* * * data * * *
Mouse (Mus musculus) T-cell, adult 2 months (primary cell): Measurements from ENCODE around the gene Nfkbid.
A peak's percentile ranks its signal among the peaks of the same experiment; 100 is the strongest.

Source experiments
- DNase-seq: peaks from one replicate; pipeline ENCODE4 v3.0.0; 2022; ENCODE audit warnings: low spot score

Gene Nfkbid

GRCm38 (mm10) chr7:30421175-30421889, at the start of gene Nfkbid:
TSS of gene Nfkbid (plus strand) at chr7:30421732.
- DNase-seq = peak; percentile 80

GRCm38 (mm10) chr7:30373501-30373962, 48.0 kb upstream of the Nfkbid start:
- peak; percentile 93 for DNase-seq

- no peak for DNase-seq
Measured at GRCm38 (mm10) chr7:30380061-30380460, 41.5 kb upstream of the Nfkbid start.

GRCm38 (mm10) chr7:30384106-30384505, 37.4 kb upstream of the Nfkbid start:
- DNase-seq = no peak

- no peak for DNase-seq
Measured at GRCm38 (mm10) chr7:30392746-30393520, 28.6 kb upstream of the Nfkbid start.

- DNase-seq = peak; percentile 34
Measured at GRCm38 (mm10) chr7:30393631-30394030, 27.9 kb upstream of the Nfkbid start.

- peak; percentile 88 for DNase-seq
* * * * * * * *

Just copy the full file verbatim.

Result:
Mouse (Mus musculus) T-cell, adult 2 months (primary cell): Measurements from ENCODE around the gene Nfkbid.
A peak's percentile ranks its signal among the peaks of the same experiment; 100 is the strongest.

Source experiments
- DNase-seq: peaks from one replicate; pipeline ENCODE4 v3.0.0; 2022; ENCODE audit warnings: low spot score

Gene Nfkbid

GRCm38 (mm10) chr7:30421175-30421889, at the start of gene Nfkbid:
TSS of gene Nfkbid (plus strand) at chr7:30421732.
- DNase-seq = peak; percentile 80

GRCm38 (mm10) chr7:30373501-30373962, 48.0 kb upstream of the Nfkbid start:
- peak; percentile 93 for DNase-seq

- no peak for DNase-seq
Measured at GRCm38 (mm10) chr7:30380061-30380460, 41.5 kb upstream of the Nfkbid start.

GRCm38 (mm10) chr7:30384106-30384505, 37.4 kb upstream of the Nfkbid start:
- DNase-seq = no peak

- no peak for DNase-seq
Measured at GRCm38 (mm10) chr7:30392746-30393520, 28.6 kb upstream of the Nfkbid start.

- DNase-seq = peak; percentile 34
Measured at GRCm38 (mm10) chr7:30393631-30394030, 27.9 kb upstream of the Nfkbid start.

- peak; percentile 88 for DNase-seq